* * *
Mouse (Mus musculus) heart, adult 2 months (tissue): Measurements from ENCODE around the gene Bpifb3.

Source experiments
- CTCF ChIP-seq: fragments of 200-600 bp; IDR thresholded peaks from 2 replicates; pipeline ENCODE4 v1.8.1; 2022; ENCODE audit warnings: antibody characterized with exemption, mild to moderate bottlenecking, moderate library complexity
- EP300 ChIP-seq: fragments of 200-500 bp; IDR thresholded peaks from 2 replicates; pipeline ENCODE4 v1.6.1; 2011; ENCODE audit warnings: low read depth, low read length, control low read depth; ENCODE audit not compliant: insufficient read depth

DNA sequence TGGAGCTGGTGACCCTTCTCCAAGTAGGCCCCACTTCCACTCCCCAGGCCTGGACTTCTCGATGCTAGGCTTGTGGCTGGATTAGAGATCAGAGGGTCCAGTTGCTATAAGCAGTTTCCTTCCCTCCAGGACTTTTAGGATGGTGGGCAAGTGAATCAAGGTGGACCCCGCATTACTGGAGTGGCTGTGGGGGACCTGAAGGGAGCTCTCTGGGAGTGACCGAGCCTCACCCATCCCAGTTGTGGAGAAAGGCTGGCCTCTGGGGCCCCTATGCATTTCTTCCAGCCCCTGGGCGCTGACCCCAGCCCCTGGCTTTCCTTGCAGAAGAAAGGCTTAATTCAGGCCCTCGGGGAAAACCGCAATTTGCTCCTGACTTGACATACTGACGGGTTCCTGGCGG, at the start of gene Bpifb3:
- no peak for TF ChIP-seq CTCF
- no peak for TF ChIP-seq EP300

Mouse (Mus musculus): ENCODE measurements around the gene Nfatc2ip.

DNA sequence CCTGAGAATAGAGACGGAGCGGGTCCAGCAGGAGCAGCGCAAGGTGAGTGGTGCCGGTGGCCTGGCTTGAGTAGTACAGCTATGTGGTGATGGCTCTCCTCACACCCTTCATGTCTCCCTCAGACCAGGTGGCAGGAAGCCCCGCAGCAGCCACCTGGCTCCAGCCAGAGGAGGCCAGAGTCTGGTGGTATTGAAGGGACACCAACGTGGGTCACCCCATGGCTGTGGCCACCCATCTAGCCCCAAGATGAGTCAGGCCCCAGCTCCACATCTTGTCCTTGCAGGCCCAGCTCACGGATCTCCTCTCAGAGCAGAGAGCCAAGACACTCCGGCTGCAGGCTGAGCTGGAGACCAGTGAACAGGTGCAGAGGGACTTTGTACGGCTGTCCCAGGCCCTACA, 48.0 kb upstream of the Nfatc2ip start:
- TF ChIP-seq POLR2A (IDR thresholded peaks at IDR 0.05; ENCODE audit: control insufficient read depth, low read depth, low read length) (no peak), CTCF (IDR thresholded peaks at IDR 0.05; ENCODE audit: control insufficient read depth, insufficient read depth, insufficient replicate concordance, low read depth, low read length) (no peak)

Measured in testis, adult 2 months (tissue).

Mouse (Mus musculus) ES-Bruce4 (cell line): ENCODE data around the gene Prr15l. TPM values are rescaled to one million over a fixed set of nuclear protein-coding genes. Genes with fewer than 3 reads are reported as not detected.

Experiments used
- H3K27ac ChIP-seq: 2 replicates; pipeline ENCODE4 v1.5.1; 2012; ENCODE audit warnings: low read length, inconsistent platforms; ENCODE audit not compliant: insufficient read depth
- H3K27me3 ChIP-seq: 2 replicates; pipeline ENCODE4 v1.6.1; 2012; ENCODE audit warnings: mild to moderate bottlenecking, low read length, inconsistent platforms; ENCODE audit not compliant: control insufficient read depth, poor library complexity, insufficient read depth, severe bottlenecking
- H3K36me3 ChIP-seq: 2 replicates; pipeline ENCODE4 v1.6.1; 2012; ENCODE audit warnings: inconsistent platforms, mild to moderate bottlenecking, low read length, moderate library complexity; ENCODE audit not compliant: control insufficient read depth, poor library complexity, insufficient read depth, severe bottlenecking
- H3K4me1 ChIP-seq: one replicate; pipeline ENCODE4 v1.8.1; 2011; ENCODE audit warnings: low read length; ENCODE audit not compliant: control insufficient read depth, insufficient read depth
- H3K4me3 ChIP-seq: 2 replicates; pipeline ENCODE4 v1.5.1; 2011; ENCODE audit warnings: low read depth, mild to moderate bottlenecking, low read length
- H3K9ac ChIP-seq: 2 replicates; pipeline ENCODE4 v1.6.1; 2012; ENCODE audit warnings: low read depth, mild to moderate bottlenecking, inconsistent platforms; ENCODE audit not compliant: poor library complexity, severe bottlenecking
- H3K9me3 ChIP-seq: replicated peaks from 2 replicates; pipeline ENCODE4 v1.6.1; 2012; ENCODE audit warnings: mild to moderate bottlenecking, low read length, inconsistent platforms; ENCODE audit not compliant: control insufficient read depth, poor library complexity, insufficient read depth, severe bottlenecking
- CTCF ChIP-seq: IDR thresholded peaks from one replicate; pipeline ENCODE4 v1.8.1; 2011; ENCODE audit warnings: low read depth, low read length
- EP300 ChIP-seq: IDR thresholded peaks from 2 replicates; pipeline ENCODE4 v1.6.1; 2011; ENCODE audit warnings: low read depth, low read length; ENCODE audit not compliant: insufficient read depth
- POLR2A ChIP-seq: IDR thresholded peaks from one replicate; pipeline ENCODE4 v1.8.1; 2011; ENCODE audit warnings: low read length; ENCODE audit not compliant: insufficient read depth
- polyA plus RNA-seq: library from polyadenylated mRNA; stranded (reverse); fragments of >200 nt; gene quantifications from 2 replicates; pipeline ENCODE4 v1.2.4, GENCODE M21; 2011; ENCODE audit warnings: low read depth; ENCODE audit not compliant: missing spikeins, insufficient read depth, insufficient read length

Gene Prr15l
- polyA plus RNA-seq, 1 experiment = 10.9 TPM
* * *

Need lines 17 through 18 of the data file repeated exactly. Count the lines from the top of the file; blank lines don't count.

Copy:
- H3K4me1 ChIP-seq: one replicate; pipeline ENCODE4 v1.8.1; 2011; ENCODE audit warnings: low read length; ENCODE audit not compliant: control insufficient read depth, insufficient read depth
- H3K4me3 ChIP-seq: 2 replicates; pipeline ENCODE4 v1.5.1; 2011; ENCODE audit warnings: low read depth, mild to moderate bottlenecking, low read length